Starved Rock State Park, designated Illinois’ second state park in 1911, features more than 13 miles of well mapped and marked hiking trails, many of which are easy for novice hikers, and spread out from the visitor center.


It’s just a 20-minute drive from our cabin, so we plan to spend the morning here before heading into nearby Utica for lunch. Despite the crowds, there is plenty of space on trails for photo ops, views of the Illinois River, shaded canyons, and sandstone bluffs. Maple, oak, hickory, pine, and cedar trees offer vibrant fall foliage.


We weave between couples and families, dogs on leashes, and strollers. In between trails, the visitor center has snack and gift shops, clean facilities, and water fountains to break up the activity. I watch my daughter skip down a trail and my son scout ahead down a winding path wondering why it is that I’ve never explored with them somewhere so close to home.


Many elect to dine at the Starved Rock Lodge restaurant or lounge, and it’s also possible to book activities in advance from the Lodge website, including 90-minute historic trolley tours of the park and downtown Utica, a variety of cruises on the Illinois River (in season), and guided hikes.


Four trails, countless pictures, three sweatshirts, a magnet, and a pair of earrings later, and we head out to North Utica (more commonly referred to as simply Utica) for a well-earned lunch. A one-block stretch of Mill Street is only open for pedestrian traffic, and restaurants’ tables spill out onto the sidewalks and street.

Outside of a tiny cabin in Getaway Starved Rock Illinois. A picnic table and chair sit outside the tiny cabin.
Credit: Getaway
Inside of a tiny cabin in Getaway Starved Rock in Illinois. A bed with a book, reading glasses, and a cup of coffee.
Processed with VSCO with a9 preset

We save room for ice cream treats from trendy Bruce & Ollie’s for dessert. It’s definitely a two-scoop each kind of day. There are plenty of specialty coffees and teas on the menu, as well as gourmet sandwiches and pastries to eat on site or take away for a quick meal elsewhere. We grab our dinner and tomorrow’s breakfast to go in order to maximize our time.


In no time we are back on scenic roads as we wind our way to Matthiessen State Park and five miles of shaded trails encompassing 1,938 acres of uniquely beautiful rock formations. I lose count of the steps descending to the base of the main canyon, steeling myself for the complaints on the way back up.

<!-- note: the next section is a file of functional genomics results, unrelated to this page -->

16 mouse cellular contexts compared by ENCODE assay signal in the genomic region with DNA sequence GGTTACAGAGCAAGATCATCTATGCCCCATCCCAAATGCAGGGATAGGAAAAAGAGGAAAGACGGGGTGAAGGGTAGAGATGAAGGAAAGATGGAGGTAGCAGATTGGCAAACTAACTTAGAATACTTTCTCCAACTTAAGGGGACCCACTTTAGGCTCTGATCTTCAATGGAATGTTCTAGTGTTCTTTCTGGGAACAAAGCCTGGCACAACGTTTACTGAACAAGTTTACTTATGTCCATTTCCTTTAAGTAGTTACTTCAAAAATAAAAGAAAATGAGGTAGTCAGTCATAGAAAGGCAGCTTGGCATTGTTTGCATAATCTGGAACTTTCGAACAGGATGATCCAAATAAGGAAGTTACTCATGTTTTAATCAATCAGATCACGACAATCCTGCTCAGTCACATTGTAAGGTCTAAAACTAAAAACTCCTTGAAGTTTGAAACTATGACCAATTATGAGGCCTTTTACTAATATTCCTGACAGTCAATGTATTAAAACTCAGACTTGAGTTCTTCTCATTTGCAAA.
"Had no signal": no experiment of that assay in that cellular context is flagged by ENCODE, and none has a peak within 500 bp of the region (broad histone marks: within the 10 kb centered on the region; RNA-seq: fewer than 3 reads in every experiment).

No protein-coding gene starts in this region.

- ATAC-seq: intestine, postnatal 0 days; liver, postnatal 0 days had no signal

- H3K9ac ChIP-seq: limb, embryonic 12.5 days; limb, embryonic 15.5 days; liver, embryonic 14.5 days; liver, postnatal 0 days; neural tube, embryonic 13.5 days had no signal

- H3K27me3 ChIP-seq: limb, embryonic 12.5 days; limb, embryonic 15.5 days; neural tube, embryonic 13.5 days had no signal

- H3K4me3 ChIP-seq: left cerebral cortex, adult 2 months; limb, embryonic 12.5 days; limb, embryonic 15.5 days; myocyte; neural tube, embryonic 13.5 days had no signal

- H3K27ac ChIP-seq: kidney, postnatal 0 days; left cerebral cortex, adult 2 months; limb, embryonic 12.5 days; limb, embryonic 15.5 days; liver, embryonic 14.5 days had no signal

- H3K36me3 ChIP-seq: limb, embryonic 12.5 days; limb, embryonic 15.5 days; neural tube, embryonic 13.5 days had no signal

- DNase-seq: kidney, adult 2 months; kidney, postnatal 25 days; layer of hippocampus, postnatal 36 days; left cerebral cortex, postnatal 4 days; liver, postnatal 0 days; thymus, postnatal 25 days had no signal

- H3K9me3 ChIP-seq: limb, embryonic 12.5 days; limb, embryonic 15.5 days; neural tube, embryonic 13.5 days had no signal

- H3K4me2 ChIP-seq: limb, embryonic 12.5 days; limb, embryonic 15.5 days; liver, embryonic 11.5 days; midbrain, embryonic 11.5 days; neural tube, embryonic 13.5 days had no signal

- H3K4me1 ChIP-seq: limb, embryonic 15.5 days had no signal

Once we reach the bottom, sandstone rock curves up and around us in graceful lines, providing plenty of space for the sure-footed to explore. It feels earthy, mystical, and magical, like we’re separated from everything up above, if only for a few moments. We help each other over slippery rocks until it’s almost closing time. Racing back up the many steps, the kids leave me lagging behind. I don’t hear a single complaint.


For those who want to spend more time here, there are picnic tables and restroom facilities, and a restored fort representative of the fortification utilized by the French in the late 1600s and early 1700s in the Midwest.


We opt to head back to our tiny house cabin for a casual sandwich dinner but for those who wish to dine close to Getaway Starved Rock, you can also drive seven minutes across the Illinois River to the larger city of Ottawa, where there are plenty of dining and shopping options.


That night, we tuck into our private, technology-free haven. The only fights are over which game to play first and what time we should finally turn off reading lights and head to sleep. A weekend isn’t nearly enough time here, but with the ease and convenience of Getaway Starved Rock, I know we’ll return whenever I feel the urge to go off grid and reconnect. I’m already planning on which outpost to visit next.


For more information on this and other Getaway locations, visit www.getaway.house.


Cover photo credit: Getaway